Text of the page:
BEIRUT: Pope Benedict XVI inspired a rare moment of political harmony in Lebanon as lawmakers called for the implementation of the Apostolic Exhortation for the Middle East.
Benedict signed the Apostolic Exhortation of the Special Assembly for the Middle East of the Synod of Bishops on the first day of his visit. The decree calls for interreligious dialogue in the Middle East and a remedy against extremism. It carries recommendations made by the Special Assembly for the Middle East of the Synod of Bishops which convened in October 2010.
Lebanese Forces leader Samir Geagea said the pope’s visit will restore in Christians a confidence they have lost.
“In this period and amid these circumstances, Pope Benedict XVI’s visit comes at the right time and aims to give meaning to what is happening in the region,” Geagea said.
Geagea said that all Christians should unite in supporting the Exhortation. “This Exhortation does not tackle details but [rather deals with] general principles and broad lines regarding what is happening in the region,” Geagea said.
Batroun MP Butros Harb voiced hope that the pope’s visit, which wrapped up Sunday, would have a strong affect on the region.
“Muslims and Christians should realize they are destined to coexist,” Harb told a local TV station, adding that the “visit sends a message to the Christians of the East that Christianity originated in this region and that they are not guests.”
Vera Yammin, of Suleiman Franjieh’s Marada Movement, dubbed the pope’s visit “historic in the full sense of the term, in this decisive period the region and Christians are witnessing.”
Yammin expressed hope that the Exhortation would be implemented, but doubted that all groups in Lebanon will have the same understanding of the document.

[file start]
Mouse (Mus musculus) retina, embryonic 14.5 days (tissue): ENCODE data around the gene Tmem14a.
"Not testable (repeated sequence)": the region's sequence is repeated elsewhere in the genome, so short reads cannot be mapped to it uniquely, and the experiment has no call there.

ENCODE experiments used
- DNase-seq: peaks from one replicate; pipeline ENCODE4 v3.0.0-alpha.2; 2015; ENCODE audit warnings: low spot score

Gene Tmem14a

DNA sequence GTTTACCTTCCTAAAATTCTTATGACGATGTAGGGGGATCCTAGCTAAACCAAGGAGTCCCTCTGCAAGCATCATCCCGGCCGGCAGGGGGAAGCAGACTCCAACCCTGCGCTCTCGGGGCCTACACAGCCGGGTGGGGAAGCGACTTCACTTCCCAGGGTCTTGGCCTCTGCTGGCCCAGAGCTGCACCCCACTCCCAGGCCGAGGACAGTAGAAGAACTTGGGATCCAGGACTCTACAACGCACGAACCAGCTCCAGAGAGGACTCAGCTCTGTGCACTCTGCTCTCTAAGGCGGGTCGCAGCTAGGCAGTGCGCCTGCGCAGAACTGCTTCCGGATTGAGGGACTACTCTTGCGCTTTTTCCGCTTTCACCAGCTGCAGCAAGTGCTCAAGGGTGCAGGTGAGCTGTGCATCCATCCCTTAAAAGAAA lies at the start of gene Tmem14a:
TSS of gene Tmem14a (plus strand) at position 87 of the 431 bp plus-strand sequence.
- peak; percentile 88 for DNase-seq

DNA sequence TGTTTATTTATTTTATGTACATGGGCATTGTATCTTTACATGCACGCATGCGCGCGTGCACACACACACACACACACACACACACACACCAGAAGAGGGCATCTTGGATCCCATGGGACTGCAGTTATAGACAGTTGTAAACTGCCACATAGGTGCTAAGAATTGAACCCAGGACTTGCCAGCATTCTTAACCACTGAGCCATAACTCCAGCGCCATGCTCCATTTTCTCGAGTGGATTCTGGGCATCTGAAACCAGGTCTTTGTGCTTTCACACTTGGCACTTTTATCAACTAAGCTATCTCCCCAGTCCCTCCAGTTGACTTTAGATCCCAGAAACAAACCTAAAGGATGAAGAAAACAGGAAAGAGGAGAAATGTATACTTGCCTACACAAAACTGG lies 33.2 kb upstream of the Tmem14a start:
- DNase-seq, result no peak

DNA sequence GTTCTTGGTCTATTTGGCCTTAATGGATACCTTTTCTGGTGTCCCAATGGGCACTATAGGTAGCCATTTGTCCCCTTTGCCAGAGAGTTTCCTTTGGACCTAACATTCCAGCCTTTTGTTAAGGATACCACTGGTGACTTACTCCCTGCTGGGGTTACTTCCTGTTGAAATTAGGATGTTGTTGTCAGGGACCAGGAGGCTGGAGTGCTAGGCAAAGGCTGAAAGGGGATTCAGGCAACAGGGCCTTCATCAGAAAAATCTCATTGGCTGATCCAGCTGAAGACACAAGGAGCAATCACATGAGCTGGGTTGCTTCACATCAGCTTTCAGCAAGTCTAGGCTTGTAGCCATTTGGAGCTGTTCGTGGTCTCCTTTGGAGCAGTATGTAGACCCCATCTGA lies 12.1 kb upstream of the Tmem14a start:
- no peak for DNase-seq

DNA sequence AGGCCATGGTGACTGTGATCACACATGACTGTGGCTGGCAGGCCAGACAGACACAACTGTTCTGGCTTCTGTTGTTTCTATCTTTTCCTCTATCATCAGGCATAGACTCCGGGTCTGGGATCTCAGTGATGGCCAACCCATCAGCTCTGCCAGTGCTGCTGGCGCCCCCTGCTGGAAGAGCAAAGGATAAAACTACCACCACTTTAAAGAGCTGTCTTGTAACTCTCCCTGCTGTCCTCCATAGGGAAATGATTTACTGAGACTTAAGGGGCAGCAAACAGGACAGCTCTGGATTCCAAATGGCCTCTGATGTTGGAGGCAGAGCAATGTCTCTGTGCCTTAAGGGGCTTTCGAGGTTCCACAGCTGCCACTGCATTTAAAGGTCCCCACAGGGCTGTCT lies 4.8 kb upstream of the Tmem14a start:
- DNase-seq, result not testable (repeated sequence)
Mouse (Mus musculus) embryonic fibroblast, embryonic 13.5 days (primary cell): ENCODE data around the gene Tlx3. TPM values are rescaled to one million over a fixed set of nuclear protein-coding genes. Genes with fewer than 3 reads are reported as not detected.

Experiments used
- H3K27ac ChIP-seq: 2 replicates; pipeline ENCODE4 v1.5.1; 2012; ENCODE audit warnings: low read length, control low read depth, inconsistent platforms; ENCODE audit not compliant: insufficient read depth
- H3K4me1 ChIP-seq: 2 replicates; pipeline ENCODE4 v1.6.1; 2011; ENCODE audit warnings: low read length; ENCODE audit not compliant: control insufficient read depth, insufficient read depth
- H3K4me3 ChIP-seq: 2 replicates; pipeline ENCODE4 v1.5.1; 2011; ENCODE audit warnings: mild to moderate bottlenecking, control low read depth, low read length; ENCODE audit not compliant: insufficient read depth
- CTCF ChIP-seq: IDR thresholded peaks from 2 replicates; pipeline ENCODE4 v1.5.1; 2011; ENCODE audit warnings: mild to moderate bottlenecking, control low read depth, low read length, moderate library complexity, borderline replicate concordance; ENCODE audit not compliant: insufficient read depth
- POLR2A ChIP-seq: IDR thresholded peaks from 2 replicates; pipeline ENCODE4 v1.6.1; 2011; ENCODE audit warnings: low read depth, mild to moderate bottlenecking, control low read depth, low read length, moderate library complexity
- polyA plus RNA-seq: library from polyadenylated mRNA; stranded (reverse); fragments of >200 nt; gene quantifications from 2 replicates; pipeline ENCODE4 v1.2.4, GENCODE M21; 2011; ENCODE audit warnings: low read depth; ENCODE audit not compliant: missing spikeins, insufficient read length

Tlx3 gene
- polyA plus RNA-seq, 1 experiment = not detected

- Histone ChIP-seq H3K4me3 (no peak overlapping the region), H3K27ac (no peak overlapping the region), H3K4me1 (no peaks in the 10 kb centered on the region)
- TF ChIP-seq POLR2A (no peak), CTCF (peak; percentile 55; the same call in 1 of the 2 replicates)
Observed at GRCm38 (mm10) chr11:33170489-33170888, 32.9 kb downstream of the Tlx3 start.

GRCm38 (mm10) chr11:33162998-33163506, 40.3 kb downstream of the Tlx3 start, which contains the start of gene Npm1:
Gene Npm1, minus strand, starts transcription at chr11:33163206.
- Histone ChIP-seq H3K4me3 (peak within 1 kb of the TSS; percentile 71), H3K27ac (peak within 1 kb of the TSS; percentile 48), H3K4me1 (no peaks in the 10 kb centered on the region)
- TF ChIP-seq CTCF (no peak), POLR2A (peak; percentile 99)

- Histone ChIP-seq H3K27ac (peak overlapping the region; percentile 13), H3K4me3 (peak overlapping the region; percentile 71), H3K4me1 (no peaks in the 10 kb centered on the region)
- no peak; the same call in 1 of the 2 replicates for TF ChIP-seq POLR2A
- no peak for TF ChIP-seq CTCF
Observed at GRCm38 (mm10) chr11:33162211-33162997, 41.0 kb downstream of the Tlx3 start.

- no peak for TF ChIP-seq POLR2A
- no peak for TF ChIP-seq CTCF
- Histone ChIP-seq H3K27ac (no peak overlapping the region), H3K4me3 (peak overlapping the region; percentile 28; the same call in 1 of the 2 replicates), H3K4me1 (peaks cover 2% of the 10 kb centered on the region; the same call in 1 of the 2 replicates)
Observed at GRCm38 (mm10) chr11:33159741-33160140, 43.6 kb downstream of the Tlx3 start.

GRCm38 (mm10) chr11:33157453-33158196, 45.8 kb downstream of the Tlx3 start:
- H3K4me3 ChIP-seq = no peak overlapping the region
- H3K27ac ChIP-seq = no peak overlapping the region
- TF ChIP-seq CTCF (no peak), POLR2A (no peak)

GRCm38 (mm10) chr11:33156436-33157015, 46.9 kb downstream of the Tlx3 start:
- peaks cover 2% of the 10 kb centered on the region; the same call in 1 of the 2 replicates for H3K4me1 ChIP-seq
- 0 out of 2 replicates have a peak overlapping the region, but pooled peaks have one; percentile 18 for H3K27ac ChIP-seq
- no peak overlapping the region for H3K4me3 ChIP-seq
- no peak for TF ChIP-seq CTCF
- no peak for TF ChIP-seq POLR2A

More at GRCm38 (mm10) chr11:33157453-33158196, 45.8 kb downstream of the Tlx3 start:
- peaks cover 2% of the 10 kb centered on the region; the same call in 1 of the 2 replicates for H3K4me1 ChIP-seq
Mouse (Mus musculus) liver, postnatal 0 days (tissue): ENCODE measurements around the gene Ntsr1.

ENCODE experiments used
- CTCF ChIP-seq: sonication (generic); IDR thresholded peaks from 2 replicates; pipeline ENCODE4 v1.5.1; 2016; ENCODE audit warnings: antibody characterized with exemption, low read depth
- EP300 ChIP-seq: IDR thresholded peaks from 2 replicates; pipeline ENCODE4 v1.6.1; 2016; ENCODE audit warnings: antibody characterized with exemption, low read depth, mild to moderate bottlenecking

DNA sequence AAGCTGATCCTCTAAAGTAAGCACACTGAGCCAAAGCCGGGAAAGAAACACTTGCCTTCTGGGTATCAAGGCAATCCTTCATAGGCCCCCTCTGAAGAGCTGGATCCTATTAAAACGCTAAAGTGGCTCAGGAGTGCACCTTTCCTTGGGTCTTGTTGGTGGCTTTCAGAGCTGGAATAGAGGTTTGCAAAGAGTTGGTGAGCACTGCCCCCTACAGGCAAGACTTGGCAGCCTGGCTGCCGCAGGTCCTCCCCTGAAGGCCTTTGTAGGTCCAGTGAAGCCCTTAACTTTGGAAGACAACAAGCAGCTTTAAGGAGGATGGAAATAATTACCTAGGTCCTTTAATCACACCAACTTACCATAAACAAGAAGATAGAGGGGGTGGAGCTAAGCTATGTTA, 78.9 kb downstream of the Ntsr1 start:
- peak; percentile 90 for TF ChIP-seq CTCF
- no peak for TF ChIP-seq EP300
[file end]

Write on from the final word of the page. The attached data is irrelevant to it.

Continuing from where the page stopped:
Druze MP Talal Arslan praised the pontiff’s comments about the need to stop the flow of weapons into Syria, calling the pope a “messenger of peace, love, reason and rationality.”
The pope’s visit “is positive and carries a blessing for the Lebanese formula [of coexistence],” Future Movement MP Nuhad Mashnouq said.
The Sunni lawmaker added that the “true purpose of the visit is addressing Christians in the Middle East via Lebanon.”
On Saturday, the pope met with President Michel Sleiman, Prime Minister Najib Mikati, Speaker Nabih Berri and the heads of Islamic sects at Baabda Palace.
Before the pontiff arrived, Sleiman’s family including his wife, son, two daughters, their husbands and children could be seen waiting for his arrival in the hallway. One of Sleiman’s five grandchildren clutched flowers to give the pontiff.
The pope arrived to a rousing dabke dance and a lush red carpet, complete with a lineup of soldiers holding ceremonial spears.
While waiting for the pope to finish his private meetings, politicians from across the political divide mingled. Progressive Socialist Party leader Walid Jumblatt and MP Mohammad Raad, head of Hezbollah’s parliamentary bloc, had a long chat. Geagea and Maronite Patriarch Beshara Rai had a brief conversation.
Eventually, the pope and Sleiman emerged into Baabda Palace to deliver separate speeches.
After the speeches, reflecting the spirit of religious coexistence, Geagea could be seen laughing with the vice president of the Higher Shiite Islamic Council, Sheikh Abdel-Amir Qabalan and later on with Grand Mufti Mohammad Rashid Qabbani.
Not only were the politicians in a harmonious mood. Hundreds lining the road to Baabda Palace were a mixed crowd too.
“We are [supporters of] Hezbollah, we came here to welcome the pope,” said one woman, who stood among many others wearing veils and chadors.
“We come from the country of peace and resistance and ... We support the message of the pope, which is that of love, peace and resistance against the occupation,” she said.
The pope’s message is the same as that of Islam, she added.
Odette Abu Zeid, who came from Jisr al-Basha, said the pope’s visit is reassuring for her as a Christian.
“We fear that we might be displaced, but this visit reassures us ... We wish for a better future for Lebanon,” she said, waving both the Lebanese and Vatican flags.
“We have been waiting for this visit for a long time ... This visit brings peace to Lebanon.”